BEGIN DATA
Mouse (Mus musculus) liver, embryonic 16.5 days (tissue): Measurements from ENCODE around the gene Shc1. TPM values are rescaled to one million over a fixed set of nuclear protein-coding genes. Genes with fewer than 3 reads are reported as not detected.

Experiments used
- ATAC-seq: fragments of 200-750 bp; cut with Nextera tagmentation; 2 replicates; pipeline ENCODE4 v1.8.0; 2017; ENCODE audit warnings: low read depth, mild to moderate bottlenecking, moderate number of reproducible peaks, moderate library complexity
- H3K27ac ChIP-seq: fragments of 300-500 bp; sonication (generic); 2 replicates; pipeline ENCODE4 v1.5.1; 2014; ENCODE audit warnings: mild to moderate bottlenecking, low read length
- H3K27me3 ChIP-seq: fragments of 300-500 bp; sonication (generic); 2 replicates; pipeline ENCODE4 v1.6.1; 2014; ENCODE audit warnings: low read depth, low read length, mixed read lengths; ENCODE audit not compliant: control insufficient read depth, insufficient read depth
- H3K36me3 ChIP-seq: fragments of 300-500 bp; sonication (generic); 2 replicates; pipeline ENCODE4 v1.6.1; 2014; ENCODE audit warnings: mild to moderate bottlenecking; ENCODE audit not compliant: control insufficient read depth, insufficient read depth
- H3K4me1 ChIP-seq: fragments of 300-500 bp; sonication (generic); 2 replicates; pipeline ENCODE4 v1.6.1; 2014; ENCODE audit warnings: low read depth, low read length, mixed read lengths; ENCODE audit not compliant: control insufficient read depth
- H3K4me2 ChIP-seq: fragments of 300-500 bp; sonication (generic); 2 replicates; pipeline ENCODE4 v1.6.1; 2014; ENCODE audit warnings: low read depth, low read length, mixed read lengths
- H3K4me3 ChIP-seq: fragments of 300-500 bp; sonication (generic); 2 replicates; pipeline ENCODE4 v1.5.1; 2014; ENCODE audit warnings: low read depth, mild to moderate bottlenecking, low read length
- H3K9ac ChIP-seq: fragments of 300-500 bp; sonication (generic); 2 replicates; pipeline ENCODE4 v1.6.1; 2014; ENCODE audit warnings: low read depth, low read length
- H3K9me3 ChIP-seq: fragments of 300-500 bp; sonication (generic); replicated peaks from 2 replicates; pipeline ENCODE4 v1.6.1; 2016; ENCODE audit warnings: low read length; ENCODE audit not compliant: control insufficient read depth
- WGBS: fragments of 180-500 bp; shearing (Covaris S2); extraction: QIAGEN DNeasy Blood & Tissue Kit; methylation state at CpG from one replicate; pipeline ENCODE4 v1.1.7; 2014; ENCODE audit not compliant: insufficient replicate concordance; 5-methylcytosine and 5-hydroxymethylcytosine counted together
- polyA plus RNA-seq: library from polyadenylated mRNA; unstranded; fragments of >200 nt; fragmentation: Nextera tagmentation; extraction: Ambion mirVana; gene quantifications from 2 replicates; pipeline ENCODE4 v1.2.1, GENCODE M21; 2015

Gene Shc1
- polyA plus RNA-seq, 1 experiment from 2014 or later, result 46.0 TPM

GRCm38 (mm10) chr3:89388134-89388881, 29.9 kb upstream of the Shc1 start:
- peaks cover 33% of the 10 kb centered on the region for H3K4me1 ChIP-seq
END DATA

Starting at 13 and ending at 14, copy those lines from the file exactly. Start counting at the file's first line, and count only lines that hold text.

- polyA plus RNA-seq: library from polyadenylated mRNA; unstranded; fragments of >200 nt; fragmentation: Nextera tagmentation; extraction: Ambion mirVana; gene quantifications from 2 replicates; pipeline ENCODE4 v1.2.1, GENCODE M21; 2015

Gene Shc1